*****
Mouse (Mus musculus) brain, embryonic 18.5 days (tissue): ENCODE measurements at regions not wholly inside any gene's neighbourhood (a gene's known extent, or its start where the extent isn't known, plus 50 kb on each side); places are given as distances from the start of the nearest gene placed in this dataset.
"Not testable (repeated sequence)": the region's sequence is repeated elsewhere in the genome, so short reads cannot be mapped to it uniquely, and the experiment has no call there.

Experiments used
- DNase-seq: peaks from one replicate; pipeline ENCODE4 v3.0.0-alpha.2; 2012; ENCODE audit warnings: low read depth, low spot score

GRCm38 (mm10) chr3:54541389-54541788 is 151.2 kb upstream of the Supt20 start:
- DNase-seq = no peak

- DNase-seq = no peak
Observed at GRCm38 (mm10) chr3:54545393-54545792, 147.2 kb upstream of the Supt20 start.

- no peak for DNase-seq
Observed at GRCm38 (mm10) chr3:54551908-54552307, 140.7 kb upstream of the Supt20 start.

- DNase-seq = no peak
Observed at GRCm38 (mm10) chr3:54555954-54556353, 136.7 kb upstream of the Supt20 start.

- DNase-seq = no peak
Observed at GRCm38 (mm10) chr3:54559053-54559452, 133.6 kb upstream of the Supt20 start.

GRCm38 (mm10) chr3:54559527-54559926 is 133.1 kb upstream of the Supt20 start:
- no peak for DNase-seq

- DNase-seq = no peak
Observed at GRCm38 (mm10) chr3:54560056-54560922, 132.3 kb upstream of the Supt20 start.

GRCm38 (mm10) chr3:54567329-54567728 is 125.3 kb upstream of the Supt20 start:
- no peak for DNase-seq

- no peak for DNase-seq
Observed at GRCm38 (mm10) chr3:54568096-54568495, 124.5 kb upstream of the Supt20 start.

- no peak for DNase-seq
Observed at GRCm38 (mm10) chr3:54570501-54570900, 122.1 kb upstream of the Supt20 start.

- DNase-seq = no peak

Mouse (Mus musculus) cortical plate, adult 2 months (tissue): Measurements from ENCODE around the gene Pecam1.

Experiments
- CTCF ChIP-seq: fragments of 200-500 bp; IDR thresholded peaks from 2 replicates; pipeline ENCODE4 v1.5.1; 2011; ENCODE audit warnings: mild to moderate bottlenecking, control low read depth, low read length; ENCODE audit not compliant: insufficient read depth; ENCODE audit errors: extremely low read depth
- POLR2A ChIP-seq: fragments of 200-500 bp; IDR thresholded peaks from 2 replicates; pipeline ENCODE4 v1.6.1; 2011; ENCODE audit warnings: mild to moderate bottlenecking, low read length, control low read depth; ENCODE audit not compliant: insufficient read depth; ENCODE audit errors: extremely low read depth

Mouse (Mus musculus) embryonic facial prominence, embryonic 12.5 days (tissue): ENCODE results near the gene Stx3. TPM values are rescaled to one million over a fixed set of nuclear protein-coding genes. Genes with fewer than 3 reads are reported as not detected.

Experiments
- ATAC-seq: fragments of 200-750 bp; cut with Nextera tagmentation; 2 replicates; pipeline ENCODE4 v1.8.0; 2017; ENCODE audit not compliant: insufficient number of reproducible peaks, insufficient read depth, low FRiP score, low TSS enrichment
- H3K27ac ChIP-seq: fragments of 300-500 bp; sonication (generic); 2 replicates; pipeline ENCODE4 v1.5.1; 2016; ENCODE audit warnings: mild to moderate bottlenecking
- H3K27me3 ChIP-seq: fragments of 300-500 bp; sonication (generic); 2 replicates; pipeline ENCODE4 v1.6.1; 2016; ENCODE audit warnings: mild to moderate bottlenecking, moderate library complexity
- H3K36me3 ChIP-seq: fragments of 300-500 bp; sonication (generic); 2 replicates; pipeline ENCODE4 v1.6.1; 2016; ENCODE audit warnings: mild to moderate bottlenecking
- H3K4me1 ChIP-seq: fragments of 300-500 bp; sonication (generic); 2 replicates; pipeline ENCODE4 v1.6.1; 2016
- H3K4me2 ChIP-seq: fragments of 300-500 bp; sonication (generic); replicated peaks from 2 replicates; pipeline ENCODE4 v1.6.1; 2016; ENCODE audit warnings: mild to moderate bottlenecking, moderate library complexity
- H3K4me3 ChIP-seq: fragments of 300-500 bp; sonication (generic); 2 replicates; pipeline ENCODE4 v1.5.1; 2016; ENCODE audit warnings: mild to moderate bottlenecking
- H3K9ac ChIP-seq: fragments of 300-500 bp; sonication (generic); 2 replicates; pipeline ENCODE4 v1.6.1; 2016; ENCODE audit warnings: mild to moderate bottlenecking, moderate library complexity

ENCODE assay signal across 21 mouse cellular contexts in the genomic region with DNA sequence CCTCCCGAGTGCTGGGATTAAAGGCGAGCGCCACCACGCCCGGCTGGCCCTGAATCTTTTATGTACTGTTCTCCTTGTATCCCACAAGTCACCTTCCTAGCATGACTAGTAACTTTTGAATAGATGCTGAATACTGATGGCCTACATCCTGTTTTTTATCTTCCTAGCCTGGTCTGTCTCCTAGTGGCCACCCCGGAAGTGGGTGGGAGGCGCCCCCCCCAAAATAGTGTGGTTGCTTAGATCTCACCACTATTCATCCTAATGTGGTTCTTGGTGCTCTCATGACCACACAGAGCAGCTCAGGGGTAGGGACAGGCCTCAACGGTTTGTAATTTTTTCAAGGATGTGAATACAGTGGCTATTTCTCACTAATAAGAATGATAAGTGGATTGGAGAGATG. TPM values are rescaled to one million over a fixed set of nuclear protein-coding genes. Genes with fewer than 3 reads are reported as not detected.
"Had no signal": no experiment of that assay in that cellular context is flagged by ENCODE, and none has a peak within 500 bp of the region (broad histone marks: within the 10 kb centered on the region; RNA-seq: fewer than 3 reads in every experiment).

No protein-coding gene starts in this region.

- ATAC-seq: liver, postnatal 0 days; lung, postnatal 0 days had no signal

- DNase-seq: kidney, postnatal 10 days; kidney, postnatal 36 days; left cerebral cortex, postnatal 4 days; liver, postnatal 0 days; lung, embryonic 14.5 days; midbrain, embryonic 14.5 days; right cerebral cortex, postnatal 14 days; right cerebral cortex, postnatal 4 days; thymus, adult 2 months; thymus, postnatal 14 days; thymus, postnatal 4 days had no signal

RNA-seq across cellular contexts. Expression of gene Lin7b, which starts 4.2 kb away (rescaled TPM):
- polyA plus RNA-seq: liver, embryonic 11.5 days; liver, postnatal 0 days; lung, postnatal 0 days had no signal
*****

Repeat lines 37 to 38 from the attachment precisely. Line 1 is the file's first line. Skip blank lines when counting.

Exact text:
- H3K4me2 ChIP-seq: fragments of 300-500 bp; sonication (generic); replicated peaks from 2 replicates; pipeline ENCODE4 v1.6.1; 2016; ENCODE audit warnings: mild to moderate bottlenecking, moderate library complexity
- H3K4me3 ChIP-seq: fragments of 300-500 bp; sonication (generic); 2 replicates; pipeline ENCODE4 v1.5.1; 2016; ENCODE audit warnings: mild to moderate bottlenecking